Airbnb CEO Brian Chesky says his company can thrive in boom and bust cycles if it keeps innovating. To meet that promise, his company will have to boost its pricing competitiveness and makes it easier for individuals to list properties. And make the case to Wall Street on unfair comparisons to 2021.
Sustained high rates for short-term rentals and vacation homes propelled Airbnb to notch record revenues and profits in the third quarter, it reported on Tuesday. The lodging booking agency continued to cash in on consumers’ pent-up demand for travel as the pandemic receded.
Airbnb’s net income rose 46 percent year-over-year to $1.2 billion, its highest-ever quarter, for the period that ended September 30.
The San Francisco-based company generated third-quarter revenue of $2.9 billion, which was likewise a company record. The revenue mark was up 29 percent compared to a year ago.
Airbnb had 90 million guest arrivals, another record. They generated 99.7 million “nights and experiences” booked, a figure that climbed 25 percent year-over-year.
Wall Street Skeptics
Yet despite the record-breaking results, investors sent Airbnb’s stock price down in after-hours trading. Why? Investors worried about a potential weakening in the company’s forecasts for the fourth quarter, which dropped below their expectations.
Analysts noted that excutives said bookings would “slightly moderate” from its third quarter levels.
“As the impact of the pandemic recedes but macro conditions persist, we expect a continued, albeit choppy, recovery of cross-border travel to be a further tailwind to future results,” the company said in a statement. Executives also noted that a strong U.S. dollar relative to other currencies was a headwind for its performance.
During a call, executives cautioned analysts against judging the company’s performance against an unreasonable standard of a one-off bump as Covid restrictions were lifted in many countries a year ago. They said analysts were ignoring that Asia Pacific has still yet to recover, offering another driver for growth.
“If you actually go back to 2019 [for pre-pandemic performance], we’re actually seeing stable to increasing demand for bookings here from Q3 into Q4,” said David Stephenson, chief financial officer. “The decel [deceleration] that we see from Q3 into Q4 is really a hard comp [comparison] on Q4 last year where we had really strong demand after Delta and before Omicron. And so this is really kind of a hard year-over-year comp.”
Hosts who discovered Airbnb during the pandemic have remained “as strong, if not even stronger” in “stickiness” and “engagement” as hosts who joined the platform before the crisis, executives said.
Analysts who thought long-term stays of a month or longer would be a pandemic blip may be caught by surprise by Airbnb’s results on Tuesday.
“We’ve seen many companies require their employees to return to the office,” Brian Chesky, co-founder and CEO, said. “And at the same time, long-term stays remain 20 percent of our total gross nights booked on Airbnb.”
Chesky argued that Airbnb has shown since its founding after the financial crisis that it can grow steadily during economic downturns as individuals turn to it to generate additional income through hosting.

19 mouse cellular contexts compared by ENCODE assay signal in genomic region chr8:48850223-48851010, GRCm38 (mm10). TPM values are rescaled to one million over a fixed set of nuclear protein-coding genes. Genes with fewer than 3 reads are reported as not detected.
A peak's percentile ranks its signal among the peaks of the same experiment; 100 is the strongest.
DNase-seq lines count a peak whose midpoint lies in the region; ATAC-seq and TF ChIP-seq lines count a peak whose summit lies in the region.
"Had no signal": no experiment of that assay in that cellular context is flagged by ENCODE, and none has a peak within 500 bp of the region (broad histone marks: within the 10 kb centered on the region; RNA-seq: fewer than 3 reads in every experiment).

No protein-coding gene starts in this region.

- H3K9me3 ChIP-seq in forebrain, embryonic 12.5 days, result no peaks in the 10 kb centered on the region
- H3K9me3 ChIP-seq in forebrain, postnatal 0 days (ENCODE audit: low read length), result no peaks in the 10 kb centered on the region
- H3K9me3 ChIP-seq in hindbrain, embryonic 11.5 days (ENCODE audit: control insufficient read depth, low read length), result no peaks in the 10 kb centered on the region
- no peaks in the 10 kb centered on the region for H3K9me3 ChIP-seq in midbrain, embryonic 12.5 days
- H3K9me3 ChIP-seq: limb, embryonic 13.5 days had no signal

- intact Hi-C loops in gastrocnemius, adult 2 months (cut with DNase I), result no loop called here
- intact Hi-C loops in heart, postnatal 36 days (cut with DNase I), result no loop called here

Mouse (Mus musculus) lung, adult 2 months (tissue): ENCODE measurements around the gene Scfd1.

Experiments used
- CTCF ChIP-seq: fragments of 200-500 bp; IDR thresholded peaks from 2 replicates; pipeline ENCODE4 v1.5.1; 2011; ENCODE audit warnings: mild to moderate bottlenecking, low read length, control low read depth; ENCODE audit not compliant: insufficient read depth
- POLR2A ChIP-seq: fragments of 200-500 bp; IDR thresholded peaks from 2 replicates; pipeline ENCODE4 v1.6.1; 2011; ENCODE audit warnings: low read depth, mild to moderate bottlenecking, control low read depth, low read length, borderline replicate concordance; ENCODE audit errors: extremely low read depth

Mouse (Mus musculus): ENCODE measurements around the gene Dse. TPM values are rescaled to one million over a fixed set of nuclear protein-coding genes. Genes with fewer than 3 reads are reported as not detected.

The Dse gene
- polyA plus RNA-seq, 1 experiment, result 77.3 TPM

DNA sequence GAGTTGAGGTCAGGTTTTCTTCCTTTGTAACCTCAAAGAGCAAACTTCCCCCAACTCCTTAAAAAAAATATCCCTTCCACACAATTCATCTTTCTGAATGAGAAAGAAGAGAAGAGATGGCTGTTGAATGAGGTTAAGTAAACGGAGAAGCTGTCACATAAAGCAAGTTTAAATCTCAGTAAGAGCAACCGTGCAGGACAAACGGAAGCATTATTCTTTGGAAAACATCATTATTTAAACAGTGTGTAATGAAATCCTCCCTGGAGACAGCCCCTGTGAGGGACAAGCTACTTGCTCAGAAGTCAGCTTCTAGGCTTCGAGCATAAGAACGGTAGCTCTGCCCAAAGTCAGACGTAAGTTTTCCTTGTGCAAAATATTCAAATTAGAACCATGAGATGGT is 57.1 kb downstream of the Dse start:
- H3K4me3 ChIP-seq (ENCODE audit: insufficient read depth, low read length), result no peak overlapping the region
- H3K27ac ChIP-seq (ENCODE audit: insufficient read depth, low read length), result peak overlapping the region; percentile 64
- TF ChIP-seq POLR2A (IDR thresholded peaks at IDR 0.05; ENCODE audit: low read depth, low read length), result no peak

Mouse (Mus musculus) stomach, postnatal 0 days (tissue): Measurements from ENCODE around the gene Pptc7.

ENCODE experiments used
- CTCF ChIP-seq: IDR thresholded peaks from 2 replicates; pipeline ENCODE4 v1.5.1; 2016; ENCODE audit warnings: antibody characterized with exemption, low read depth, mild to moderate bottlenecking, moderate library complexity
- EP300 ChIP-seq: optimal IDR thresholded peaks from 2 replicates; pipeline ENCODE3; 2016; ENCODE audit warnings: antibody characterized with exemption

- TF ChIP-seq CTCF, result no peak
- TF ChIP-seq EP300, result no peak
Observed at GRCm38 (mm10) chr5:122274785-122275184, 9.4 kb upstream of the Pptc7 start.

The company has continued to keep its marketing costs in line, claiming that 90 percent of its traffic comes direct or through unpaid channels — a higher mix than enjoyed by online rivals such as Booking Holdings and Expedia Group.
Conversion rates, or the pace at which a visitor to Airbnb becomes a buyer, have risen over the past several years with a “metronomic improvement,” meaning that efforts to inspire travelers bring in more viewers and temporarily depress conversion rates only eventually to translate into increased bookings and a rebound in conversions.
Since last year, when it rolled out “AirCover,” a form of basic insurance that a listed property will be as advertised, the company has seen its net promoter score, a measure of guest satisfaction, increase. The company plans shortly to expand what the product covers.
Adapting to Economic Softness
Airbnb executives acknowledged that some economies are softening or heading to recession by taking steps to improve the competitiveness of pricing for lodging on Airbnb and to make it easier to onboard supply.
On pricing, the company isn’t planning on making wholesale changes to its structure. But it is planning to add more transparency, as Skift has previewed. The goals are for owners and hosts to have a better understanding of the prices actually being paid for lodging.
The company will also update its search ranking to boost the prominence of properties that past guests have told Airbnb provide “great value.” The company will also provide more discounting tools. The company may also reduce its cut, or commission, on multi-month bookings to help them be priced more competitively.
“If we do all this, I believe the prices will get even more competitive,” Chesky said.
To help boost supply, on November 16 the company will roll out new tools that it hopes will make it easier for people to list their homes for rent on Airbnb.
On supply growth, the company said that its active listings grew approximately 15 percent in the quarter compared to a year ago — after excluding properties in mainland China that it delisted in July after exiting that market. The company didn’t provide a specific number of active listings, other than to say about 90 percent of its listings are from hosts and that it has “more than 4 million hosts” — the same number as reported a year ago.
“The one area I haven’t seen consumers pull back as much is travel,” Chesky said. “Because the mall is now Amazon, the movie theater is now Netflix, people still want to get out of the house. They still want to have meaningful experiences.”